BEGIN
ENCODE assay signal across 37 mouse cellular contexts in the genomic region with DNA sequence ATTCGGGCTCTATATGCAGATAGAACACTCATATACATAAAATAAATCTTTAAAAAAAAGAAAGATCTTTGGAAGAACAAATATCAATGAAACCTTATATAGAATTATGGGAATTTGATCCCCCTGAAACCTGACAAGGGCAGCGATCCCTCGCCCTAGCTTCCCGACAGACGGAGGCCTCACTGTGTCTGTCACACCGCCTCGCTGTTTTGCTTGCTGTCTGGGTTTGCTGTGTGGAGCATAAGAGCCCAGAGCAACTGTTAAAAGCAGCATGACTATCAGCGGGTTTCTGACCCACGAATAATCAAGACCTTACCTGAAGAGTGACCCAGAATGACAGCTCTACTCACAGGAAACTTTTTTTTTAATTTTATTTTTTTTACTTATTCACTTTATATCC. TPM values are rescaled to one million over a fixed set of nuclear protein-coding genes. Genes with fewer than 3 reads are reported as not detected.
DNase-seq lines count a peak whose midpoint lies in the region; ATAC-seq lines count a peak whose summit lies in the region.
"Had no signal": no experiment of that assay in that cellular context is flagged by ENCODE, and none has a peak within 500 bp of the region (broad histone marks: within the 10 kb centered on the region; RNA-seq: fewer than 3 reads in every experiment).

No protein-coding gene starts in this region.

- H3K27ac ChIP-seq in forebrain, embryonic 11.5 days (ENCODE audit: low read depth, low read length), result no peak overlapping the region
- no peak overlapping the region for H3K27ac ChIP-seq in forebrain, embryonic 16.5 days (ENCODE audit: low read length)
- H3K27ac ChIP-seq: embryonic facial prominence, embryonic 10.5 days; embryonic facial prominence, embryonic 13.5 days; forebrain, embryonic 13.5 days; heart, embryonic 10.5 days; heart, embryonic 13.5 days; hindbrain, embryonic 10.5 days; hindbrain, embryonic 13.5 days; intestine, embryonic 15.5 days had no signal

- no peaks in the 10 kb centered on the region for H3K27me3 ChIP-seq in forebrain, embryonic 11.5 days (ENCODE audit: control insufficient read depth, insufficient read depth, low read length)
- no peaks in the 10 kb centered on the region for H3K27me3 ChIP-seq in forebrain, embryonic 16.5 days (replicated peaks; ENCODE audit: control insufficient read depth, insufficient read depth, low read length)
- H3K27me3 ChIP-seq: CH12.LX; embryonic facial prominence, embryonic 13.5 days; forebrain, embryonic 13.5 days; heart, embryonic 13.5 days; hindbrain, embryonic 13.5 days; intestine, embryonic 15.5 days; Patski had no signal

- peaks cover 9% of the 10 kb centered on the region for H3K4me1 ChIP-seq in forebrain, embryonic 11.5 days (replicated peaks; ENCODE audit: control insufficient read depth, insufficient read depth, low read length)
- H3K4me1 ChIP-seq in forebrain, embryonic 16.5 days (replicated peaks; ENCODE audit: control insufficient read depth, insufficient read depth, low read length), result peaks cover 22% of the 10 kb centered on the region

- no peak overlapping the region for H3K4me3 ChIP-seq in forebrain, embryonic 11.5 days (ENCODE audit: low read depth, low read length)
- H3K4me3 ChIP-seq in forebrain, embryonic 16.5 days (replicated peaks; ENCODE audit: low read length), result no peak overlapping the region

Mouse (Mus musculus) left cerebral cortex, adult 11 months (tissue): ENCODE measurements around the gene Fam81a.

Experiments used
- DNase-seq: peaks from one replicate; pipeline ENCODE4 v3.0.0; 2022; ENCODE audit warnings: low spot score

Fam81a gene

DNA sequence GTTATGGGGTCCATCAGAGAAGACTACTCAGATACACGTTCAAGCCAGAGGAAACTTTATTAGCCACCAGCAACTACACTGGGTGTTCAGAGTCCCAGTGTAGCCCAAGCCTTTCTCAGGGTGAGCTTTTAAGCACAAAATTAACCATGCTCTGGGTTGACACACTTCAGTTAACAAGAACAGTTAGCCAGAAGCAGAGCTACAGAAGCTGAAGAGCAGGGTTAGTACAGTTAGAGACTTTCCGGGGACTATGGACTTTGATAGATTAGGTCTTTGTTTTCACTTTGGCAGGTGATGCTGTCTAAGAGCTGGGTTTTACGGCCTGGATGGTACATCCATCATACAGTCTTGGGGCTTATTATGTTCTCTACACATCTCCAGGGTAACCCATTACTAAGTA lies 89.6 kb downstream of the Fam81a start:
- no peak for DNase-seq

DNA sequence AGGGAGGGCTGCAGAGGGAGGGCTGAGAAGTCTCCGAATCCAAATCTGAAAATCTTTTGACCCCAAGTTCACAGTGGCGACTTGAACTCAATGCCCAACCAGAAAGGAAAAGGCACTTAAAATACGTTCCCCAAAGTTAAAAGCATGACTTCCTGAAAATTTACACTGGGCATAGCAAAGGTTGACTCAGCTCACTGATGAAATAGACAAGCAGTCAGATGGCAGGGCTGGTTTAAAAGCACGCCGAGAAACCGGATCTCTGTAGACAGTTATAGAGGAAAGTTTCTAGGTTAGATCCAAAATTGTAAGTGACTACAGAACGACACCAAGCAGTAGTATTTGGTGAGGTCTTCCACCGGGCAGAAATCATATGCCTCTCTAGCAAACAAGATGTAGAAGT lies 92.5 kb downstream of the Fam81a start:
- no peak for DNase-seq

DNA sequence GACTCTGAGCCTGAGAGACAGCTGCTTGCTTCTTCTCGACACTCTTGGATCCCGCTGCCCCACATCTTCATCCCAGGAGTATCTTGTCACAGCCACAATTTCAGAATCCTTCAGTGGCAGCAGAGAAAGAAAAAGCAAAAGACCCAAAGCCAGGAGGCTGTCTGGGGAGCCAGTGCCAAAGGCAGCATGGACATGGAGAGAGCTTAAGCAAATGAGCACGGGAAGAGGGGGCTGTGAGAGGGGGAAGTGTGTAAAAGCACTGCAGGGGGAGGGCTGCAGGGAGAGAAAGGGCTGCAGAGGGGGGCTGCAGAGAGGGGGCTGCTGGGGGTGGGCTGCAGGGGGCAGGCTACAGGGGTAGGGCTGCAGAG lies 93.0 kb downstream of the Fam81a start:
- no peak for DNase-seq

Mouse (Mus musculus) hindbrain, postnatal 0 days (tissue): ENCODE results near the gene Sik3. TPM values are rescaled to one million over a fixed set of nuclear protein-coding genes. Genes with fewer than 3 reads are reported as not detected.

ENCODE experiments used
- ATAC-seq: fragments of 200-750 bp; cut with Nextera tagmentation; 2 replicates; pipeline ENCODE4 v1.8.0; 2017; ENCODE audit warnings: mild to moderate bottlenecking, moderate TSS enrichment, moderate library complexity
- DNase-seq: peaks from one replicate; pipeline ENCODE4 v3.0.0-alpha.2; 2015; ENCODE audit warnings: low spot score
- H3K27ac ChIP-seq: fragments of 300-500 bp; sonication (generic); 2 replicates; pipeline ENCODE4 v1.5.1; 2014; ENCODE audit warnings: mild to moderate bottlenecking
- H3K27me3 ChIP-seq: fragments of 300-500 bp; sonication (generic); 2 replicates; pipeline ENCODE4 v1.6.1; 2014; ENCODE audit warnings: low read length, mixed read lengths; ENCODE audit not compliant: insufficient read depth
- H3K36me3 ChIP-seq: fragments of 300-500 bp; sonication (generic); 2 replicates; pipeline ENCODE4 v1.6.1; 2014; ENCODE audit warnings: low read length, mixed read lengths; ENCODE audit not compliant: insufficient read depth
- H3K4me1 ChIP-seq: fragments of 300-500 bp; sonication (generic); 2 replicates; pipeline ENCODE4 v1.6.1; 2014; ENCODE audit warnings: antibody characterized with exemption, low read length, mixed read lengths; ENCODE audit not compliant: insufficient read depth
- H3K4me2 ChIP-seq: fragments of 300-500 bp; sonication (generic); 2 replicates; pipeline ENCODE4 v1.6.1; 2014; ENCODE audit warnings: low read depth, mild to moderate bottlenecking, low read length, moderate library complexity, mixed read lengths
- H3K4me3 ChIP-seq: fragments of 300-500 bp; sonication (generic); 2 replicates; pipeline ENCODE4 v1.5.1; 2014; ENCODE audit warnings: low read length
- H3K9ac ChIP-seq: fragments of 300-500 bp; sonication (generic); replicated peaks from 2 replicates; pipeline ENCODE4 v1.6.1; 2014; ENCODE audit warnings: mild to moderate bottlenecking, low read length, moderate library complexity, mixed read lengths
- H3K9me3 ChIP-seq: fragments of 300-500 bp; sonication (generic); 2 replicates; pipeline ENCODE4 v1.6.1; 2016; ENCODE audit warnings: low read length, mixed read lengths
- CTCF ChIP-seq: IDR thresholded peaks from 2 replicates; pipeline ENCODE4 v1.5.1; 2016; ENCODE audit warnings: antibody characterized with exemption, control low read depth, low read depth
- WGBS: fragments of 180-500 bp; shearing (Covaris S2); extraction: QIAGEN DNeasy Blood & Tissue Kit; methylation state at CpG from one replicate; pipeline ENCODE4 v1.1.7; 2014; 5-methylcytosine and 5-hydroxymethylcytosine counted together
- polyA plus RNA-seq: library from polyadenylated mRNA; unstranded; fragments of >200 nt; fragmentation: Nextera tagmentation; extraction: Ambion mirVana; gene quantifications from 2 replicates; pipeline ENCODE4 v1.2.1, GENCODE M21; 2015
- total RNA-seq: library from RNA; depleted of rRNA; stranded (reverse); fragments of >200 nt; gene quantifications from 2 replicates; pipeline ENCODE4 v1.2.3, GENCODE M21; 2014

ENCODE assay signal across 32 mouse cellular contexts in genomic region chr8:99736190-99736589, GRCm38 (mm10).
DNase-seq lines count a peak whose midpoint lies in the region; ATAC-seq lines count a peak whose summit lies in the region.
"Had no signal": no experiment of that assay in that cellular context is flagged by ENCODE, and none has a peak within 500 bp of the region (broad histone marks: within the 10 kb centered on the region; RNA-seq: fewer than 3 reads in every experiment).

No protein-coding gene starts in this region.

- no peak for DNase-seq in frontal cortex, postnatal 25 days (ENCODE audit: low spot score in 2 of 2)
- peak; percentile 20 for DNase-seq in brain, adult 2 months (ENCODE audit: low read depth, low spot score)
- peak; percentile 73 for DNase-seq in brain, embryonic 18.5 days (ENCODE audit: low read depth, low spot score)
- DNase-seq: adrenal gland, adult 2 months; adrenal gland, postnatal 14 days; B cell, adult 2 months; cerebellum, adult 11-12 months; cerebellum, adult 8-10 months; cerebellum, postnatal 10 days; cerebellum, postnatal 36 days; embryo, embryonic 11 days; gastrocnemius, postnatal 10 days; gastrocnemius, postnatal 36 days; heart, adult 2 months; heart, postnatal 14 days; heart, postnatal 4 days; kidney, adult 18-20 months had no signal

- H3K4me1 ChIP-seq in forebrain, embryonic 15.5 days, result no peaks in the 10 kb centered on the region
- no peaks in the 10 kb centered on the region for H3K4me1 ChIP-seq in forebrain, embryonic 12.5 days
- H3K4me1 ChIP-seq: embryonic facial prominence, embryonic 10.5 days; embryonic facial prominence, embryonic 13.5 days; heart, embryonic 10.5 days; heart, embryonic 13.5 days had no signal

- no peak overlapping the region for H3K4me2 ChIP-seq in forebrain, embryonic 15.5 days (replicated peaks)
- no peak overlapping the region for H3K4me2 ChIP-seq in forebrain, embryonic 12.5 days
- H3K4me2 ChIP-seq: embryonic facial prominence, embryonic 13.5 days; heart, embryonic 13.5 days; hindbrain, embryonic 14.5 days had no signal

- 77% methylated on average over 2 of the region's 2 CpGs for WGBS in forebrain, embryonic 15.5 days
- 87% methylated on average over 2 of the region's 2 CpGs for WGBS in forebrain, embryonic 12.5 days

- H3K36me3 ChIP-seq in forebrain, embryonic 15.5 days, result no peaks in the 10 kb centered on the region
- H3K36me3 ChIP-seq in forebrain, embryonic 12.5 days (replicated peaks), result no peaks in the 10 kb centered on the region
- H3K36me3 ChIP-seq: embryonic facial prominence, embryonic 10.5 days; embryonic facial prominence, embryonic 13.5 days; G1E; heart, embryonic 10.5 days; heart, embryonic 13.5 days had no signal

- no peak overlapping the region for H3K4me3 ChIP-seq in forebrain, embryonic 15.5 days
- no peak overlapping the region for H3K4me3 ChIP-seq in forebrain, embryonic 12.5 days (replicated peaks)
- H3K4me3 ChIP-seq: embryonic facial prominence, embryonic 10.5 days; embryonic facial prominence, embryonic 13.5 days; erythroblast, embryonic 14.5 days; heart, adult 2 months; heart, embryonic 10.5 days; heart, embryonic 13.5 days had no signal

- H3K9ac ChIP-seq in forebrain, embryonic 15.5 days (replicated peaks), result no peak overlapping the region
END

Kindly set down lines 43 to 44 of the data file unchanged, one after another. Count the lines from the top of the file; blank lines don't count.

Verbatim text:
"Had no signal": no experiment of that assay in that cellular context is flagged by ENCODE, and none has a peak within 500 bp of the region (broad histone marks: within the 10 kb centered on the region; RNA-seq: fewer than 3 reads in every experiment).

No protein-coding gene starts in this region.